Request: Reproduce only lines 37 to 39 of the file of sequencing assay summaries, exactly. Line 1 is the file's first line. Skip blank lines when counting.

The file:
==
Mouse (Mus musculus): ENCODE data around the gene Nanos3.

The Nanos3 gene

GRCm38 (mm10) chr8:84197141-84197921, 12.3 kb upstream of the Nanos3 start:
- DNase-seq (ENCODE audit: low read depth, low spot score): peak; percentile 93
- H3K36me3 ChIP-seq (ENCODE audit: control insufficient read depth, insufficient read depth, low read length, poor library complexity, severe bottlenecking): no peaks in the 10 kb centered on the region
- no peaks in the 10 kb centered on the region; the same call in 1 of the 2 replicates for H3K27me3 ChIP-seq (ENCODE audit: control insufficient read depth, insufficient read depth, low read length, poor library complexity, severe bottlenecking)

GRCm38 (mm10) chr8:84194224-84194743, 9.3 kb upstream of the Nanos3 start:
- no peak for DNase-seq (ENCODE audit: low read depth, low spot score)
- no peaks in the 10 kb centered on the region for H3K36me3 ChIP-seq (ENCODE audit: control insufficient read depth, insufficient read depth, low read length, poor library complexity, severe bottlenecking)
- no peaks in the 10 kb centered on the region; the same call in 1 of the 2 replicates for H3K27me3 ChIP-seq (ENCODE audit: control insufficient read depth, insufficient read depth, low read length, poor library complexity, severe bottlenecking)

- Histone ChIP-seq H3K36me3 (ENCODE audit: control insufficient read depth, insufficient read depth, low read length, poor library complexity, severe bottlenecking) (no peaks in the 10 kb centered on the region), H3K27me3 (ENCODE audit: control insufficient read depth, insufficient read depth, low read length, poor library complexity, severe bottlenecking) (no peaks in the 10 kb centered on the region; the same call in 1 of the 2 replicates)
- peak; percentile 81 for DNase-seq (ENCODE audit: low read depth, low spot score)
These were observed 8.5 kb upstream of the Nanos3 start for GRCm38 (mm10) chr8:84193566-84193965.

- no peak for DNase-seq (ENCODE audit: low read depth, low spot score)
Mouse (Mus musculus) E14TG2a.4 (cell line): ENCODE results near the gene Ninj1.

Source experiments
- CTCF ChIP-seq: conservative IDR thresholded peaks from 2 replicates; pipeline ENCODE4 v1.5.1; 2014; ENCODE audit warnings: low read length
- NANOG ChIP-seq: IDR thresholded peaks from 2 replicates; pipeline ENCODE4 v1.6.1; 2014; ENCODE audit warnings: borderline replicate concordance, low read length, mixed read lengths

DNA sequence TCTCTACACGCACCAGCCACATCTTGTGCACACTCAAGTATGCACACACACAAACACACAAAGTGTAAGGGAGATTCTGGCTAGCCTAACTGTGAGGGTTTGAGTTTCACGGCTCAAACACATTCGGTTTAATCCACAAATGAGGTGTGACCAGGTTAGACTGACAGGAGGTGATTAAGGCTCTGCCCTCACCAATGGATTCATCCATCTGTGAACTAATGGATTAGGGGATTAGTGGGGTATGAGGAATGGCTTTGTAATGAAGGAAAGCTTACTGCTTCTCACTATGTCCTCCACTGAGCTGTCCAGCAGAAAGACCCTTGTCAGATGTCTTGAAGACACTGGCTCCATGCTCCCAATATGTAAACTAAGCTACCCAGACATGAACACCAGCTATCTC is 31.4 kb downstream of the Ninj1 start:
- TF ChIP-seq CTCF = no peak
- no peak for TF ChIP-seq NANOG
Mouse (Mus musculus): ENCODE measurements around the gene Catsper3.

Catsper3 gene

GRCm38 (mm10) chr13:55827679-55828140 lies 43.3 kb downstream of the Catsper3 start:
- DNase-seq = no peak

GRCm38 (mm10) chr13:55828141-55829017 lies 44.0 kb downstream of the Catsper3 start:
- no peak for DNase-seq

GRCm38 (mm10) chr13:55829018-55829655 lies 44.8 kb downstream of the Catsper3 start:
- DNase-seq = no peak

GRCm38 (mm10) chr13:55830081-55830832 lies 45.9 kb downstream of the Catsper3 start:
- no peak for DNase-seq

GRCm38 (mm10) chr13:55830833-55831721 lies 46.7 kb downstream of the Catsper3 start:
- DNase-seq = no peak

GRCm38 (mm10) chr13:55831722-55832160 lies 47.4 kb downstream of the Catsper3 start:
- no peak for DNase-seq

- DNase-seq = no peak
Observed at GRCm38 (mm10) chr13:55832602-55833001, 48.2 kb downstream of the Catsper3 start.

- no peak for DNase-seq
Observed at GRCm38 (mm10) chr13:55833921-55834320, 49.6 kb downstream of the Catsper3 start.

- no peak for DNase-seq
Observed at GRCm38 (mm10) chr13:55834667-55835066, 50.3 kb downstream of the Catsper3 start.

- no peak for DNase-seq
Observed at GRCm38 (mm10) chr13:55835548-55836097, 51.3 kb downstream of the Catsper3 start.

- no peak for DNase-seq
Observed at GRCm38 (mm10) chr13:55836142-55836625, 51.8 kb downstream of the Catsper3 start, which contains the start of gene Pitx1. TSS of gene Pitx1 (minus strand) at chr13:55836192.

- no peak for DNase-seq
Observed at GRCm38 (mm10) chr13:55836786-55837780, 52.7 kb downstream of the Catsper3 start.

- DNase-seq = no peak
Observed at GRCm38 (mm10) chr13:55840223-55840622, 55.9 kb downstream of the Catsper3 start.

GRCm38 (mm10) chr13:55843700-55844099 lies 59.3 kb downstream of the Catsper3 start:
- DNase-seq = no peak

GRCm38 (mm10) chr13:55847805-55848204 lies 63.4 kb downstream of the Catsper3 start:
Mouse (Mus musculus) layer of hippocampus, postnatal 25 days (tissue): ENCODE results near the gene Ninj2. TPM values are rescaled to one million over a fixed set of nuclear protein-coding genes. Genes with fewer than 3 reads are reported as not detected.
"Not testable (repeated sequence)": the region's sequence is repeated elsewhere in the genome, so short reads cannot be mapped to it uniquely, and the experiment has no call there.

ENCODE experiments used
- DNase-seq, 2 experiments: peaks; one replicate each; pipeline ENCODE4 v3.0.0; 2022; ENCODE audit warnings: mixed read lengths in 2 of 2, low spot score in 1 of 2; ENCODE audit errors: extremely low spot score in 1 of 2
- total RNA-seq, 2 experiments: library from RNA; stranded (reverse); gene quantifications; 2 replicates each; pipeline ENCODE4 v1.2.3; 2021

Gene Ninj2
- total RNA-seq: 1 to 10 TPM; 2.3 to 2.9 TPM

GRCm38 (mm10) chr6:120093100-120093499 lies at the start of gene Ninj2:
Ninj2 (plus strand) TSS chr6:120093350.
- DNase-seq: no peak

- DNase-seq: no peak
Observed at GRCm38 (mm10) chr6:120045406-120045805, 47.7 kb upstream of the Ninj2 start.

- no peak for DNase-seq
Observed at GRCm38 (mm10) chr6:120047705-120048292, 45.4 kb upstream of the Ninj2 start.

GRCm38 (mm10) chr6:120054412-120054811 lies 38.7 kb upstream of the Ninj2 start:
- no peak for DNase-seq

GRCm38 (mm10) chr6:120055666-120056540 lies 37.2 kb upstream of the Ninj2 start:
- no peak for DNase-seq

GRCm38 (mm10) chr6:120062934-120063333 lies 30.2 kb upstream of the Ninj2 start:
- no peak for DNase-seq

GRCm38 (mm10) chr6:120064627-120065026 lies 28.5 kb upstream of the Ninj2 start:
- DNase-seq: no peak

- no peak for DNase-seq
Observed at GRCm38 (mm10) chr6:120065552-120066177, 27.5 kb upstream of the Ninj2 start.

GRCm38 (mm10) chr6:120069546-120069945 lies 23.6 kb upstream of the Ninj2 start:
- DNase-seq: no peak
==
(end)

Observed at GRCm38 (mm10) chr13:55832602-55833001, 48.2 kb downstream of the Catsper3 start.

- no peak for DNase-seq
Observed at GRCm38 (mm10) chr13:55833921-55834320, 49.6 kb downstream of the Catsper3 start.